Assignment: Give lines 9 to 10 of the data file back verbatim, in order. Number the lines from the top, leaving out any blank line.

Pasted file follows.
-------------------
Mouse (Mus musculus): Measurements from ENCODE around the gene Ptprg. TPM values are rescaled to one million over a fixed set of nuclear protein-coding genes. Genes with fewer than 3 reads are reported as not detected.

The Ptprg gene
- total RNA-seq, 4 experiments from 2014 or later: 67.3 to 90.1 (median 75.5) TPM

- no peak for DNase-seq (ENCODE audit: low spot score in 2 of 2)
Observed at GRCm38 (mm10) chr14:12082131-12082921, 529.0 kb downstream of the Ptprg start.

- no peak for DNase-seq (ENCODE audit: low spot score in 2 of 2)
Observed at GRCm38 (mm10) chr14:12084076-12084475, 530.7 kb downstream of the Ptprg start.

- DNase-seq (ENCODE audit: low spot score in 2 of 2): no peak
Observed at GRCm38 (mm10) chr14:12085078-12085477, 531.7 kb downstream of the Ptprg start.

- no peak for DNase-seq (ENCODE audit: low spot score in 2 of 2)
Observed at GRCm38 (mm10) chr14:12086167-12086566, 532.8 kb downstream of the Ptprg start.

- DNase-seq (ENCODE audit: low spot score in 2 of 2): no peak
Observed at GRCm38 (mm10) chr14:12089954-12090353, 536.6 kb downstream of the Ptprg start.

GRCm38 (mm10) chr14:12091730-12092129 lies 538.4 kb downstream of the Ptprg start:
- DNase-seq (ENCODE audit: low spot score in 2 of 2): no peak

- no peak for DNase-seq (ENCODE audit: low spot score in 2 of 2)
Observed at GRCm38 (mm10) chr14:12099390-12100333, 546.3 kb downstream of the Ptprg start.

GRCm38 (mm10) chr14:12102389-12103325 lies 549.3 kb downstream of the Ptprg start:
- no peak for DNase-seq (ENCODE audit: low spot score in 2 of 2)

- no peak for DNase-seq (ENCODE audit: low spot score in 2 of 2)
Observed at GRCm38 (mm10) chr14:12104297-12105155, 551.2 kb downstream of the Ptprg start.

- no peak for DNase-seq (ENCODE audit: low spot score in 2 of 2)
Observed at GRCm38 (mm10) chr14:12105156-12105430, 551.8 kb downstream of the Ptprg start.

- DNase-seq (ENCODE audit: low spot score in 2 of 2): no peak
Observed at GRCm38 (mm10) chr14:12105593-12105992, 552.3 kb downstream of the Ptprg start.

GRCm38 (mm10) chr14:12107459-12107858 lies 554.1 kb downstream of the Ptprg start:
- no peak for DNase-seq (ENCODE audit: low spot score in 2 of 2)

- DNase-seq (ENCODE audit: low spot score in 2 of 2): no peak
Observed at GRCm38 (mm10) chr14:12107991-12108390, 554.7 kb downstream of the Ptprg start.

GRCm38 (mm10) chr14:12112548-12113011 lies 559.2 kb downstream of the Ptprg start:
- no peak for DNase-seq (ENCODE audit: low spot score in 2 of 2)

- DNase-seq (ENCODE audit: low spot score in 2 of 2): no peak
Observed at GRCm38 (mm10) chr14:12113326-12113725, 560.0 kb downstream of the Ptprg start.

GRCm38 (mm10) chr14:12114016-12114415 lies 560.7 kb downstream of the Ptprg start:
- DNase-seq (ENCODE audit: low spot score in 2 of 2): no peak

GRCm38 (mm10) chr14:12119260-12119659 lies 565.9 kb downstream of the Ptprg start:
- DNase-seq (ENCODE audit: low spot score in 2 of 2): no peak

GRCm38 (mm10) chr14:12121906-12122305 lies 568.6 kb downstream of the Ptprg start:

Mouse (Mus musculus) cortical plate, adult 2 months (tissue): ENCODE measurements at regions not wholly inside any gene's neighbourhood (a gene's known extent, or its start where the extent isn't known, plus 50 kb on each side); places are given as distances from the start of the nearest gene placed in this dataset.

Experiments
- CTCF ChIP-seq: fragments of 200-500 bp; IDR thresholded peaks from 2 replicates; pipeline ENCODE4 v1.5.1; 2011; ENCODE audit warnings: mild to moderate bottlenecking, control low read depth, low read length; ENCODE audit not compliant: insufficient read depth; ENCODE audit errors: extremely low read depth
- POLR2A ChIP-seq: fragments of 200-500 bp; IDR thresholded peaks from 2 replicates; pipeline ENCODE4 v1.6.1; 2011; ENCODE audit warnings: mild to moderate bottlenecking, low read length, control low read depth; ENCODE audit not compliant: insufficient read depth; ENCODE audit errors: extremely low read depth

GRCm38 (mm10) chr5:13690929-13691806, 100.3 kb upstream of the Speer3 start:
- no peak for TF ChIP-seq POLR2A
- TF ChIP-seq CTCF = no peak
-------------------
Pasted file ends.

Observed at GRCm38 (mm10) chr14:12085078-12085477, 531.7 kb downstream of the Ptprg start.

- no peak for DNase-seq (ENCODE audit: low spot score in 2 of 2)